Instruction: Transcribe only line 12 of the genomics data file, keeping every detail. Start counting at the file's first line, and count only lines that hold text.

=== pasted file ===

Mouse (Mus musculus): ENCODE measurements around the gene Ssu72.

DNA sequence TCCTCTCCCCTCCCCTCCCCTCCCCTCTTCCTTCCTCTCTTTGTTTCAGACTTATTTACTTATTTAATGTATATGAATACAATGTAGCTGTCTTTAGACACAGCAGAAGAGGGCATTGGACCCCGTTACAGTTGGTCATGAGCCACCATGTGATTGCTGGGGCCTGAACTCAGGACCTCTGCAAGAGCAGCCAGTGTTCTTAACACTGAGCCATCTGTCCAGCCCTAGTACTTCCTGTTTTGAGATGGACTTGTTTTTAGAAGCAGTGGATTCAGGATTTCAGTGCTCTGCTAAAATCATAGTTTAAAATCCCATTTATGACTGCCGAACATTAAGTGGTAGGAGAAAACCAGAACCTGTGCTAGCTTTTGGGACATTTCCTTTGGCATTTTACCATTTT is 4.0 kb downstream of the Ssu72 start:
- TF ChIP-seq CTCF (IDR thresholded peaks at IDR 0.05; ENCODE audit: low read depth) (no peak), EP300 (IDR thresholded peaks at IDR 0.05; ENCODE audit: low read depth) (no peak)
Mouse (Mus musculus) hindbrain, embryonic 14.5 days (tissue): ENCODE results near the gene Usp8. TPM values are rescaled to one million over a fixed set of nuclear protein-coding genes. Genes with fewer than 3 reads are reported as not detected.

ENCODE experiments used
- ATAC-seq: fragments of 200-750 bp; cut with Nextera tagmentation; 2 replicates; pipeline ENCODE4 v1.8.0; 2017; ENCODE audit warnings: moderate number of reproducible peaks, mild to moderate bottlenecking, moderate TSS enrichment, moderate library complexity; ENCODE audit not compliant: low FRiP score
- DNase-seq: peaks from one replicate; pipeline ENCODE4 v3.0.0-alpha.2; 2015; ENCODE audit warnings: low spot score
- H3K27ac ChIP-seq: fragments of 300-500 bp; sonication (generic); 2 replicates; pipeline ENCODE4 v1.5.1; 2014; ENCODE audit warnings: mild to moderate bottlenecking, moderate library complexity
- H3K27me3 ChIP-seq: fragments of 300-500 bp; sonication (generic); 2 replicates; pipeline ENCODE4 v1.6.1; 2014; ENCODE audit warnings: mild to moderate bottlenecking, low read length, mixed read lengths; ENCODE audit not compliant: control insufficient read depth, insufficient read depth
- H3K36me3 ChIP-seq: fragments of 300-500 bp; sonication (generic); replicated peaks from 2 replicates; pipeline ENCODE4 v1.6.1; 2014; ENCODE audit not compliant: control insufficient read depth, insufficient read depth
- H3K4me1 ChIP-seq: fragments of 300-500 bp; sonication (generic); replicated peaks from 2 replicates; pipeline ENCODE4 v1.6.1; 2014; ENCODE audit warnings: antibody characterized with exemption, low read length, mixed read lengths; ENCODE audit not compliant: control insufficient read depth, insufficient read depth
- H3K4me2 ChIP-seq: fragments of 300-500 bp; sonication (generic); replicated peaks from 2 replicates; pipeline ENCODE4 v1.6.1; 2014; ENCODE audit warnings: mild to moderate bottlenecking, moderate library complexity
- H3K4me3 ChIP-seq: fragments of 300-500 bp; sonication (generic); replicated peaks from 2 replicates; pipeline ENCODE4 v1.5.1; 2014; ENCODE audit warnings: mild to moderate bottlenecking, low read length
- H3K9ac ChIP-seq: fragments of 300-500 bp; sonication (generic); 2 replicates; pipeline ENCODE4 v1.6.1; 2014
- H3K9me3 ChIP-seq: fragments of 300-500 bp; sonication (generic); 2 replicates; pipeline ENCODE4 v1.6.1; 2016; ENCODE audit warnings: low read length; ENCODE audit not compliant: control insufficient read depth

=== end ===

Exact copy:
- H3K4me2 ChIP-seq: fragments of 300-500 bp; sonication (generic); replicated peaks from 2 replicates; pipeline ENCODE4 v1.6.1; 2014; ENCODE audit warnings: mild to moderate bottlenecking, moderate library complexity